Copyright 1999 American Medical Association. All Rights Reserved. Applicable FARS/DFARS Restrictions Apply to Government Use.1999
While I greatly enjoyed the recently published thoughtful analysis of somatization in the ARCHIVES by Epstein et al,1 I have 3 distinct concerns about their proposals. The first is that they stigmatize as pejorative such labels as "amplifying" when, in fact, they are useful in establishing individualized therapeutic strategies and goals. For example, in my practice of adult rheumatology, most patients with rheumatoid arthritis rate their average pain between 4 and 6 on a 0- to 10-point verbal analog scale. Some, however, report pain levels of 8 or greater even when their disease appears mild by criteria such as the number of tender or swollen joints or acute-phase reactants. Effective analgesia may be a greater priority for these "pain amplifying" patients than "control of their disease." I realize that their pain report is higher than expected without having to affix a label, but my colleagues in primary care may not. Conversely, other patients report pain levels of 0 or l and seek medical attention only after years of joint destruction have led either to unacceptable (albeit painless) loss of function or to deformities obvious enough to provoke pressure from relatives. Analgesia is not a concern for these "pain minimizers," and their few complaints may mask the severity of their disease to some physicians. The adaptive value of amplification suggested by Epstein et al may exceed that of minimization by bringing disease to medical attention early, or the reverse may hold if amplification makes iatrogenic misadventure more likely. These possibilities are appropriate targets for further research; in the meantime, useful labels should not be arbitrarily dropped because some misuse them pejoratively.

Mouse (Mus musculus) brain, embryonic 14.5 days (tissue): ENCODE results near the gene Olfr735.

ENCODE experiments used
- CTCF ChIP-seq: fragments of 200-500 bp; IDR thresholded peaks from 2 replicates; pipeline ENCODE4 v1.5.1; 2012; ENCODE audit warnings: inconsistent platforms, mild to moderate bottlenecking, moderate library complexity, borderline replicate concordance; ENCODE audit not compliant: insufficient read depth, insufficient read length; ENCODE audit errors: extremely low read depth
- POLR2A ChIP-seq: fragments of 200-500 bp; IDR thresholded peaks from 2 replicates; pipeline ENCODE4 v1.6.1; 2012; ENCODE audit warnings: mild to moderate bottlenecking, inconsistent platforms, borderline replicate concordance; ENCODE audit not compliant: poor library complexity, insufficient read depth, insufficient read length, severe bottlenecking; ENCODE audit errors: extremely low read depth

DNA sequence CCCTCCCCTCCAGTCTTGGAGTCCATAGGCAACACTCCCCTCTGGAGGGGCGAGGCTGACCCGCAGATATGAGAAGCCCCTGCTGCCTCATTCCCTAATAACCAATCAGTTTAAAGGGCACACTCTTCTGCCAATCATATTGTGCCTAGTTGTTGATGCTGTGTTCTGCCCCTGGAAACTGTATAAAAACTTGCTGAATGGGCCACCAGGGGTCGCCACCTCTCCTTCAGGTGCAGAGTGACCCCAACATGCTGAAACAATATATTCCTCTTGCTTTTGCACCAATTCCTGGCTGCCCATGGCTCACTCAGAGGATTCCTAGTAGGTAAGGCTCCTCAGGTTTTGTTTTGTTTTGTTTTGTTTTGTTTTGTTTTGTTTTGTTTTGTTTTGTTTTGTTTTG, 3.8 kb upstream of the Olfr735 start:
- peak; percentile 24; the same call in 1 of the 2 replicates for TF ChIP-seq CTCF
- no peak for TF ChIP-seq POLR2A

Zwillich SH. More Thoughts on Somatization. Arch Intern Med. 1999;159(15):1811-1817. doi: